Listening to an expert discussion of the role of elected representatives in social accountability interventions at a recent event hosted by the Mwananchi Governance Programme and CIVICUS in Johannesburg on 16th May 2013, I was reminded of this quote by Joe Khamisi, a former Kenyan MP:
“Save, you may not see Parliament again”, one two-term Member liked to tell us. In many cases non-performers with deep pockets are preferred than stingy doers. “As much as possible, avoid your constituents in the first three years and show up only towards the last half of your term, with plenty of money!”
In response, a Member of Parliament (MP) from one of the countries where Mwananchi works said, “You need to put premium on leadership”. In other words, we should not expect leaders to deliver the change we want if society encourages them to pursue perverse incentives to attain and remain in office, and to achieve solutions to collective action problems.
Looking at the backgrounds of MPs in many countries in Africa, you find that some MPs have been activists in civil society, respected civil servants or faith leaders, often suggesting that things would be very different if it was them that were in office. This is a clear case of a common African saying ‘one finger forwards, four fingers backwards,’ reminding us how easy it is to criticise without examining ourselves. This is why it should not be surprising that again and again we find that when the ‘self-imagined’ leaders get into public office they are equally caught up in the quagmire of perverse incentives as their predecessors.
The situation is so self-perpetuating that if, for example, an MP simply refuses to give out money in-between or during elections, while every other MP and the candidate continues to buy votes, he or she will simply lose the seat. These perverse incentives are also mostly fed by political parties which are surrounded by the invisible businessmen and women supporting parties in the name of ‘well-wishers’ but in reality they might be determined to guarantee commercial benefits from state contracts once the supported party wins. In the fight for public office, some feed on these perverse incentives to make up for their lack of meaningful engagement inside the parliament, and to try to demonstrate that they are ‘doing something’. In these situations, going for a strong, ideological policy drive with research-based evidence as a solution, is not the straightforward answer some people such as Morrison Rwakakamba in Uganda, could wish for, because ordinary citizens can react badly to a candidate who is seen as highly educated and disconnected from local realities. The preferred candidate will be the one with a clear message and warm relationships, even if they rely on empty promises; this was the view shared by the MP presenting at our meeting in Johannesburg.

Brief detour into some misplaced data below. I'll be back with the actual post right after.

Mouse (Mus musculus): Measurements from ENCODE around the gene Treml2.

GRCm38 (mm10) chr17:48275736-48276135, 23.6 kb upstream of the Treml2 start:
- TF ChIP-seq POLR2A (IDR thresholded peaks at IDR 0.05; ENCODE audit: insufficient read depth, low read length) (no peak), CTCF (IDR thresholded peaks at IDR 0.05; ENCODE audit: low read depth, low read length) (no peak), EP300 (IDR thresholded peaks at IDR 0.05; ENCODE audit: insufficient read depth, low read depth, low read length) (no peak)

How will these perverse incentives dis-entangle themselves? We cannot simply point at civil society organisations (CSO) or the media as the answer because these too emerge from the same societies and systems of incentives. It is not uncommon to find CSO actors that are buying off communities to facilitate participation and achieve ‘results’; and also promoting the allowance culture, i.e. paying for attendance at community meetings and workshops. It is not also uncommon to find media actors who twist stories to serve particular interest groups. As the MP pointed out at the meeting in Johannesburg, we need to help the media to come to the right side of history.
The Mwananchi programme has over the past five years been working to find ways of understanding and engaging these dynamics that have within them both ‘perverse’ and ‘positive’ incentives, in order to find which actions can result in change in ‘the rules of the game’. The focus on these dynamics has also taught us that even the actors that we thought were ‘good’ might not necessarily deliver change. An example from Sierra Leone: conventional wisdom might hold that traditional leaders would naturally want to support meaningful employment of their youths in local mines. However, we learnt that in the mix of everything going on, some of these traditional leaders are caught up in their own vested interests and entangled in perverse incentives of protecting mining laws that are harming their own youth. They seem to be hearing what the youths are saying at community meetings, but at the same time they embody a duality or even multiplicity of worlds which implicate them in different kinds of incentives.
As a result, the Mwananchi governance programme moved away from getting too hung up on the theory of actor categories, such as the media, civil society, traditional leaders, private sector etc., as agents of change. We introduced the concept of ‘interlocutors’ instead which allows us to critically look at the collective action situations, the nature of the perverse or facilitative incentives that exist and comprehend what kinds of change are possible in the context; and by extension which kinds of actions and actors. A forthcoming report synthesising learning from the programme (due out in September) will argue that it is the characterisation of these context-specific interlocution processes that can then lead to finding, naming and supporting the right actors, always bearing in mind that being ‘the right actor’ today does not guarantee being the right actor tomorrow. Accountability is a relational issue.
Follow Fletcher on Twitter: @ftcitizenvoice